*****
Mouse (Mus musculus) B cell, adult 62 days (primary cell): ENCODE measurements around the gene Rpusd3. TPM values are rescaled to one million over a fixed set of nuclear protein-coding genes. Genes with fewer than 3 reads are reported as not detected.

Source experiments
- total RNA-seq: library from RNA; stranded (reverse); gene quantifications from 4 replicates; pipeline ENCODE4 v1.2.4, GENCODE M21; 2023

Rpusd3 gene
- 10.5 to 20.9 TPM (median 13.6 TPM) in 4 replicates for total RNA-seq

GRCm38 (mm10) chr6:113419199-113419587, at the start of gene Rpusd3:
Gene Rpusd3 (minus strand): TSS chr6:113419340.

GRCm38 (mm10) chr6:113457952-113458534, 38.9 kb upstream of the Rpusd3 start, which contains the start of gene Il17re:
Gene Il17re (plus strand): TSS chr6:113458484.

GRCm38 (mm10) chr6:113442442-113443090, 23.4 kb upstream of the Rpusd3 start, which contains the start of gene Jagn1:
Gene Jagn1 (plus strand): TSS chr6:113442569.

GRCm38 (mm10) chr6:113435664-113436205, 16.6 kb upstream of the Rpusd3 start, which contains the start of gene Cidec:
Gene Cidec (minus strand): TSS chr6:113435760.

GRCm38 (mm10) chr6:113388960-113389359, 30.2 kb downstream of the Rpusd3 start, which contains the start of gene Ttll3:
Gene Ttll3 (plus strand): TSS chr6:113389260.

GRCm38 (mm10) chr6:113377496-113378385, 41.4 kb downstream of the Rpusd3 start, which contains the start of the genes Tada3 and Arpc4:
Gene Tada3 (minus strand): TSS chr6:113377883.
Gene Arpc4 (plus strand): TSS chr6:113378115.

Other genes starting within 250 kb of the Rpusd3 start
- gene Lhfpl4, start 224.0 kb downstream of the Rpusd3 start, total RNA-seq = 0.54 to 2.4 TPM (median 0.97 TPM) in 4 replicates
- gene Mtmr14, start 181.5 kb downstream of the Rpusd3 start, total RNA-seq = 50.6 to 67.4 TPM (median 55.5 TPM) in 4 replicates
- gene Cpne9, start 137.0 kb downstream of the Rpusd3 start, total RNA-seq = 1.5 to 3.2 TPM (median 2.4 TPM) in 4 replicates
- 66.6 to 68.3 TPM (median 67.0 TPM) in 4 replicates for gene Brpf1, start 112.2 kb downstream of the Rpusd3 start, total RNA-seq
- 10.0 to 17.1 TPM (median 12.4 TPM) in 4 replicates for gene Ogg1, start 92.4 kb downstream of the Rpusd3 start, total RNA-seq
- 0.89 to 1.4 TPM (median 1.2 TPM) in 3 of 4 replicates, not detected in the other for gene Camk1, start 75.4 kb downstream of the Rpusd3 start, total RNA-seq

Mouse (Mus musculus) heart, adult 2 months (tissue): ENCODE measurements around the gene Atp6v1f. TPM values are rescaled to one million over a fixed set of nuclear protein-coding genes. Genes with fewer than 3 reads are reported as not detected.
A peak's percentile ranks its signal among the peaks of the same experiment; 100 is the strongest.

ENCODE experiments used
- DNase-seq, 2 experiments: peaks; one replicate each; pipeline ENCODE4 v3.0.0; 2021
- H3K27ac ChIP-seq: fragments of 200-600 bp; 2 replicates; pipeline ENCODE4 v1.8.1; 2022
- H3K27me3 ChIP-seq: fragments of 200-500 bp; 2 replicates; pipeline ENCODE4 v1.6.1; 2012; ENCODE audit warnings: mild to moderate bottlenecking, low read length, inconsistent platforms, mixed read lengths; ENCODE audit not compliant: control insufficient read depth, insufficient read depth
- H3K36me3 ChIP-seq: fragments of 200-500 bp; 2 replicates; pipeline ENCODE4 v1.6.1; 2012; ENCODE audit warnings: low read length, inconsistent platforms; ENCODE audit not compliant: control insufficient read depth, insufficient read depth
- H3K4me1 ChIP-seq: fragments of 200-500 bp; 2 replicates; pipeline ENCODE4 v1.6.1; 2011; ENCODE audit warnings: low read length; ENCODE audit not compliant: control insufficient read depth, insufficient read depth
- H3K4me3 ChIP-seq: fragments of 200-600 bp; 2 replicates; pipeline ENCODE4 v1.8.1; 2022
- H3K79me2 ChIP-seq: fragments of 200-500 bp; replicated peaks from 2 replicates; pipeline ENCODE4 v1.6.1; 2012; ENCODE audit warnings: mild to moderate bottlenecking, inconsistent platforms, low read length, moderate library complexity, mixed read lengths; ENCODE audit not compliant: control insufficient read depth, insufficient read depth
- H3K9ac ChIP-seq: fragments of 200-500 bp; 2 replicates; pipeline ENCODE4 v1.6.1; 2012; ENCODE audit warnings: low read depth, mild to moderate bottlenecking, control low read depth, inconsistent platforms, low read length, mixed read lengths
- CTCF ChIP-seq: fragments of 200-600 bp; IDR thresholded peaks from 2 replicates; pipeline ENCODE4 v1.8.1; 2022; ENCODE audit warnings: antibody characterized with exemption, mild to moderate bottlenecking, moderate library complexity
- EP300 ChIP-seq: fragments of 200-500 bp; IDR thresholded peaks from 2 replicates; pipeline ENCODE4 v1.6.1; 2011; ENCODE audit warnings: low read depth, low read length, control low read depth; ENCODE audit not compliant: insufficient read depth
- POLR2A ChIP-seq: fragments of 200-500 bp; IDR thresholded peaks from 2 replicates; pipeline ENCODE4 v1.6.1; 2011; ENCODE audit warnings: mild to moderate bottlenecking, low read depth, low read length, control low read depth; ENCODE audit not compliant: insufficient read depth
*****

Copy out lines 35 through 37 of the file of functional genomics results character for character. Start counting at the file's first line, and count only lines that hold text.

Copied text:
- H3K79me2 ChIP-seq: fragments of 200-500 bp; replicated peaks from 2 replicates; pipeline ENCODE4 v1.6.1; 2012; ENCODE audit warnings: mild to moderate bottlenecking, inconsistent platforms, low read length, moderate library complexity, mixed read lengths; ENCODE audit not compliant: control insufficient read depth, insufficient read depth
- H3K9ac ChIP-seq: fragments of 200-500 bp; 2 replicates; pipeline ENCODE4 v1.6.1; 2012; ENCODE audit warnings: low read depth, mild to moderate bottlenecking, control low read depth, inconsistent platforms, low read length, mixed read lengths
- CTCF ChIP-seq: fragments of 200-600 bp; IDR thresholded peaks from 2 replicates; pipeline ENCODE4 v1.8.1; 2022; ENCODE audit warnings: antibody characterized with exemption, mild to moderate bottlenecking, moderate library complexity